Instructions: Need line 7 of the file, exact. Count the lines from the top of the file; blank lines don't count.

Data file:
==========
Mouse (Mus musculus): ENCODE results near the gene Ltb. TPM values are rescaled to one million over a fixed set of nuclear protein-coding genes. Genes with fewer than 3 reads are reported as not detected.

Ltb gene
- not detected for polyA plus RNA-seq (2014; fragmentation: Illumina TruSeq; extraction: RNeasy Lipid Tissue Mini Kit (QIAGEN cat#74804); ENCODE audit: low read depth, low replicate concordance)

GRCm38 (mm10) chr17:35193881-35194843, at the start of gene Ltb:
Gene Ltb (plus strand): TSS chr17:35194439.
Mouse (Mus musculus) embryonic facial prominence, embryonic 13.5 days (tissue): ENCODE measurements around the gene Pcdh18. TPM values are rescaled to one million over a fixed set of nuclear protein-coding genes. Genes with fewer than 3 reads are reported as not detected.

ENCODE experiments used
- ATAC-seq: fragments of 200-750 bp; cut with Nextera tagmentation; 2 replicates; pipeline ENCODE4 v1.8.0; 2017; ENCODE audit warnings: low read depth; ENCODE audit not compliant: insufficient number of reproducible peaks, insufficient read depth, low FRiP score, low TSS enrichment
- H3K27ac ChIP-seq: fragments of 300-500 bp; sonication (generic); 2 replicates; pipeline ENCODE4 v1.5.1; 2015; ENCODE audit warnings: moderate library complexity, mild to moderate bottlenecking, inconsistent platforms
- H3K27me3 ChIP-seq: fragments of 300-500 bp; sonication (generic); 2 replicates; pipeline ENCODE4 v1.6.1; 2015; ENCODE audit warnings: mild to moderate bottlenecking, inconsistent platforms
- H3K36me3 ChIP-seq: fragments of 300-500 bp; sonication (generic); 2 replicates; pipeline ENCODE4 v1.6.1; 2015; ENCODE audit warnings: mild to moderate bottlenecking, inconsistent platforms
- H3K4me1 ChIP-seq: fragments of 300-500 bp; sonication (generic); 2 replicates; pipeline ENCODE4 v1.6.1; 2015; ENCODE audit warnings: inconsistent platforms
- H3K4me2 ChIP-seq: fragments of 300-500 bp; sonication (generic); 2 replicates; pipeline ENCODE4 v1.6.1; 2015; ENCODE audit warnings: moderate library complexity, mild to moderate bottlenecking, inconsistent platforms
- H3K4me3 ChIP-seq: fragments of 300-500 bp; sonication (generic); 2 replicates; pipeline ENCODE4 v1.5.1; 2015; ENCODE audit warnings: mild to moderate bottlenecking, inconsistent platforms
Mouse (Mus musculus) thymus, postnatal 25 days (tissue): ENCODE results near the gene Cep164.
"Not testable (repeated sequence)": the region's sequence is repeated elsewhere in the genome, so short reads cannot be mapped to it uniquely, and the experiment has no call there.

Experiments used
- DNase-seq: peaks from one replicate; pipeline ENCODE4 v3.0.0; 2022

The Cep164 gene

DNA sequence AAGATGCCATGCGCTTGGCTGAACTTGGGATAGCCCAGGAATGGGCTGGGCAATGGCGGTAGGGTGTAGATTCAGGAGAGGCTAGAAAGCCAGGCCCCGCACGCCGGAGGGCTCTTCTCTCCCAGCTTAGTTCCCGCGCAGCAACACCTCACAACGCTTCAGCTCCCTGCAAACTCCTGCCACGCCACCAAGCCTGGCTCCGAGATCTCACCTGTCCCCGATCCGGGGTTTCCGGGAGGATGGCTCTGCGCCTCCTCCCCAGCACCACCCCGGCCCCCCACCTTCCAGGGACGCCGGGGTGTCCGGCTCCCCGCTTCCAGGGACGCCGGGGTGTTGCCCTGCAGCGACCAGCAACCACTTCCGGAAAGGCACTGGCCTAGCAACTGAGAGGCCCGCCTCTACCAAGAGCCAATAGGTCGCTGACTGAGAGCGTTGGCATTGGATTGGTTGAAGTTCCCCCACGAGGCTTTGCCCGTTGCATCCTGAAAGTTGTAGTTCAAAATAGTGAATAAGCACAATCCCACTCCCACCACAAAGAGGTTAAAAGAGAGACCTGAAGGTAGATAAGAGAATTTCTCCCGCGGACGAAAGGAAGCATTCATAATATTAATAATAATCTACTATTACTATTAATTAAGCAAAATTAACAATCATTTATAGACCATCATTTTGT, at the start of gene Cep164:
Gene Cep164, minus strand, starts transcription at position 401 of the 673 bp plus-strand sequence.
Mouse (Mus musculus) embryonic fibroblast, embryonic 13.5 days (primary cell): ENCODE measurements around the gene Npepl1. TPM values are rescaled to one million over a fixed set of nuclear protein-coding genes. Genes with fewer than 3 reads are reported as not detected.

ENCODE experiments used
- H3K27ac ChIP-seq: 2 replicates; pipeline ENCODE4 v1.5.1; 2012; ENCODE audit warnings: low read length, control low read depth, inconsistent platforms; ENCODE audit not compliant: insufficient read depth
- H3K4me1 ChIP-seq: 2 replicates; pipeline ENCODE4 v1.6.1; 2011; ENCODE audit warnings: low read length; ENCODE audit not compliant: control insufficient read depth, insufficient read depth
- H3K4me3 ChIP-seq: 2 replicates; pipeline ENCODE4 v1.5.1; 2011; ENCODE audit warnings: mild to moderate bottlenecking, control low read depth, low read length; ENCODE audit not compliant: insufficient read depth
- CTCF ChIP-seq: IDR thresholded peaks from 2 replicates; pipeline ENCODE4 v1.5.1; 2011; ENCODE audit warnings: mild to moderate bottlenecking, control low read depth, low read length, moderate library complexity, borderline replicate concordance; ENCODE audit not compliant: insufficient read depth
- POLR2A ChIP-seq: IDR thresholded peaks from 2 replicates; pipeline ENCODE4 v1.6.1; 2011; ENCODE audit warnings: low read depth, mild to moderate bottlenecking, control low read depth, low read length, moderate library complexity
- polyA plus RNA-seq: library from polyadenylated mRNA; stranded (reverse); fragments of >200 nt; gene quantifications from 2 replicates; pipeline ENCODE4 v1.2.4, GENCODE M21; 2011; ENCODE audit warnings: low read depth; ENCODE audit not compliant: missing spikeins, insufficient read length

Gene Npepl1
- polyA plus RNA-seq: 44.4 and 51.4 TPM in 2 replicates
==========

ENCODE experiments used